The Library Basement
Reading under ground

Bible Licensing: The Idealist

Following up on yesterday on my hopeful prediction about a Creative Commons licensed Bible text, I'd like to explain which license I'd like to see chosen, as opposed to the license I think is most likely to be chosen. I would also affirm that a copyight license should be chosen, as opposed to public domain assignment. Here are a few thoughts on the matter.

  • Attribution should remain a requirement. This way the people who did the work can be assigned credit (and blame). It also facilitates better cooperation with those people who are creating derived works.
  • Commercial uses should not only be allowed, but encouraged. The production of a good Bible translation could be a boon to Christians who could earn money by selling derived works. The implication here is that the production of translations should be decoupled from publishing.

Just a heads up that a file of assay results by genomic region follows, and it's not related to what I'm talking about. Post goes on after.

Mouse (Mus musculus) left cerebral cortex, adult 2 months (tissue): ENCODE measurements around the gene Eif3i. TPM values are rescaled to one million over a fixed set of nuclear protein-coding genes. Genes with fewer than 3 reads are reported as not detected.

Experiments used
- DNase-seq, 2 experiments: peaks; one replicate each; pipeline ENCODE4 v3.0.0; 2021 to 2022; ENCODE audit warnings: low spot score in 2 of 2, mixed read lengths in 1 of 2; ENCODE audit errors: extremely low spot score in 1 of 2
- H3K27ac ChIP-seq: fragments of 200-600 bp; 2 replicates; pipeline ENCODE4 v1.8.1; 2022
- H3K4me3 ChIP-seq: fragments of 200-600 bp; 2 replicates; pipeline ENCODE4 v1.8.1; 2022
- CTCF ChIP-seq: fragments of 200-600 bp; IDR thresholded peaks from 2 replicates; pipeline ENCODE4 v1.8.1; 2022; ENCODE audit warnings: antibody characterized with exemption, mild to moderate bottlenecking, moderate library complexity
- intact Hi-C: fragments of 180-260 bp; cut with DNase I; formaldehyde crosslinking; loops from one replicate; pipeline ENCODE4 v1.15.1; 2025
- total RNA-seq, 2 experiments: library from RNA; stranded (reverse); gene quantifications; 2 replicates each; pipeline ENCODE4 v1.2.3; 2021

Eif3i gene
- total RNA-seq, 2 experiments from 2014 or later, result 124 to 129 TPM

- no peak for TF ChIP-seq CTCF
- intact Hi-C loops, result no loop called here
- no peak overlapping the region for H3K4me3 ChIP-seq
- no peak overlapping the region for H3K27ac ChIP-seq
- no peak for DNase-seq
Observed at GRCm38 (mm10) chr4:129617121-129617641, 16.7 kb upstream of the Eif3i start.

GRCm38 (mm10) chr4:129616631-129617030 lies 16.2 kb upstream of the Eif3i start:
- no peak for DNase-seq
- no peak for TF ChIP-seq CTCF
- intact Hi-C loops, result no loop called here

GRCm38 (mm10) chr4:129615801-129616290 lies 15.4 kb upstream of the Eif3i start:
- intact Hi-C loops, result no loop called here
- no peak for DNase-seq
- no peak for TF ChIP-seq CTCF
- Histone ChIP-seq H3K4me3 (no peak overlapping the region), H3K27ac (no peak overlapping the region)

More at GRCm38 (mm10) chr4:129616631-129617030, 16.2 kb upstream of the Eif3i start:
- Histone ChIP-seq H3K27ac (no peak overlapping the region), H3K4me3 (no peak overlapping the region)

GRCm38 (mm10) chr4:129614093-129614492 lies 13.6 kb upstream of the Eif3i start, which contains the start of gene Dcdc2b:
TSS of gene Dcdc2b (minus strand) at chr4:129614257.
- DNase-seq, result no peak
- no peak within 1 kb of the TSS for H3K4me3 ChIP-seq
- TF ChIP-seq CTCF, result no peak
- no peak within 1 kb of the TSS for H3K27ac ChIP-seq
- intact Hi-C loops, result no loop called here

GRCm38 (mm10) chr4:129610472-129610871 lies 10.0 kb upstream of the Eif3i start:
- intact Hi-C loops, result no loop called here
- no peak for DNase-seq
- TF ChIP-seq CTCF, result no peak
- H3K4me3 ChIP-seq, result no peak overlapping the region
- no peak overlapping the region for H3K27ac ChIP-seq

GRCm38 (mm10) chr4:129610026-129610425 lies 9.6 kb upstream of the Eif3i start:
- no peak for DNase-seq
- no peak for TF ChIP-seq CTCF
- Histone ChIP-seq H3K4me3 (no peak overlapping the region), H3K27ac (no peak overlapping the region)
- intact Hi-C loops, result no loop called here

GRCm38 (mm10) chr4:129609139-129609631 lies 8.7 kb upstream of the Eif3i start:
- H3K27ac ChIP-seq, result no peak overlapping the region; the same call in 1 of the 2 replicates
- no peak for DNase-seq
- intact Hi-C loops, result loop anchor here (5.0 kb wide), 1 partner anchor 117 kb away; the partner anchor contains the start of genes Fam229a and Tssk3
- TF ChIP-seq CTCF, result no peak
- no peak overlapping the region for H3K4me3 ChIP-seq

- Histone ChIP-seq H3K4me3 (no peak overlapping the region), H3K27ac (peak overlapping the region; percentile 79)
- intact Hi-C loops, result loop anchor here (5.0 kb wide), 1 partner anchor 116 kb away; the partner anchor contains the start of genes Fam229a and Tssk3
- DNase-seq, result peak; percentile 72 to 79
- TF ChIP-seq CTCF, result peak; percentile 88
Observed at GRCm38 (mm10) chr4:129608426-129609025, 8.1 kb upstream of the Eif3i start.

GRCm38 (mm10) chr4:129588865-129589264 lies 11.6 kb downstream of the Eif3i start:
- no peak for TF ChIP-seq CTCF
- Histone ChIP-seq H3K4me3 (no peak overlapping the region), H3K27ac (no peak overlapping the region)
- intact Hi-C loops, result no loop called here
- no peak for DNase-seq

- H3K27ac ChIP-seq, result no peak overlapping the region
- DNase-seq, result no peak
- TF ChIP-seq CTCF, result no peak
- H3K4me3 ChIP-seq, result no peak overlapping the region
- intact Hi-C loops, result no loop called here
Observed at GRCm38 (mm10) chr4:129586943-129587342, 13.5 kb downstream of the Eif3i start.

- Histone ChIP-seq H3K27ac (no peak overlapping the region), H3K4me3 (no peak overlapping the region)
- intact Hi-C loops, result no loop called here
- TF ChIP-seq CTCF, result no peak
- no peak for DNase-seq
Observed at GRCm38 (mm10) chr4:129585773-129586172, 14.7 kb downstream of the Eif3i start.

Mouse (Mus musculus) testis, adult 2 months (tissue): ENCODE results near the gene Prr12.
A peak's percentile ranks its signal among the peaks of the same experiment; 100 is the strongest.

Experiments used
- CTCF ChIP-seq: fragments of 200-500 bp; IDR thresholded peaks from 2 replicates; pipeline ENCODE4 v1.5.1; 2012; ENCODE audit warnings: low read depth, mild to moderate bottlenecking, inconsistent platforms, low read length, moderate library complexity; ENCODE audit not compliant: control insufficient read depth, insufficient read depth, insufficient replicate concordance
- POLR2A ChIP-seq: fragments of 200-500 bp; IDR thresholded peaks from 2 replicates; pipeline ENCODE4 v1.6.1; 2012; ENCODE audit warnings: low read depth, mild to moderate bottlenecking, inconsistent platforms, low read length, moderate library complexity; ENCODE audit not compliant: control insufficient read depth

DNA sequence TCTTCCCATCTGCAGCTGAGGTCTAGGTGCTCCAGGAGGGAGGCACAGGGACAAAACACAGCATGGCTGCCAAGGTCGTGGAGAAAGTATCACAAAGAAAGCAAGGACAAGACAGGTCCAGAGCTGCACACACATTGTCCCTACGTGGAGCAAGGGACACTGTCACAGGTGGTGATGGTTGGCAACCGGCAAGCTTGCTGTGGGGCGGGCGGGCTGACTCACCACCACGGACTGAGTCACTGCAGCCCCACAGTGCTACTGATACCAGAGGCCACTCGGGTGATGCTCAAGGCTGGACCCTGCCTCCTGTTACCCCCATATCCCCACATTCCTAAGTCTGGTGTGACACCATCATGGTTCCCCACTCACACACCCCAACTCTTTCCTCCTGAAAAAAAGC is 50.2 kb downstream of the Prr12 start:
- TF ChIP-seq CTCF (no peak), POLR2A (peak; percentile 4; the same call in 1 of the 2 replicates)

• Redistribution, correction, expansion, and derived works should be encouraged. Scholars get nervous about allowing derivations, since those can easily become mutilations. However, it is important for the health of the academic community that improvements be allowed. Let a mechanism other than copyright law decide which are proper improvements to the text. Also, some people may create derived works (audio recordings, translations, commentaries, etc.) which will multiply the value of the translation for the church.
  • Downstream distributors should be required to "share alike," so that the text and its derivatives always remain freely licensed.

That adds up to the Creative Commons Attribution-ShareAlike License. I'd love to see a high quality translation or revision be released under such terms.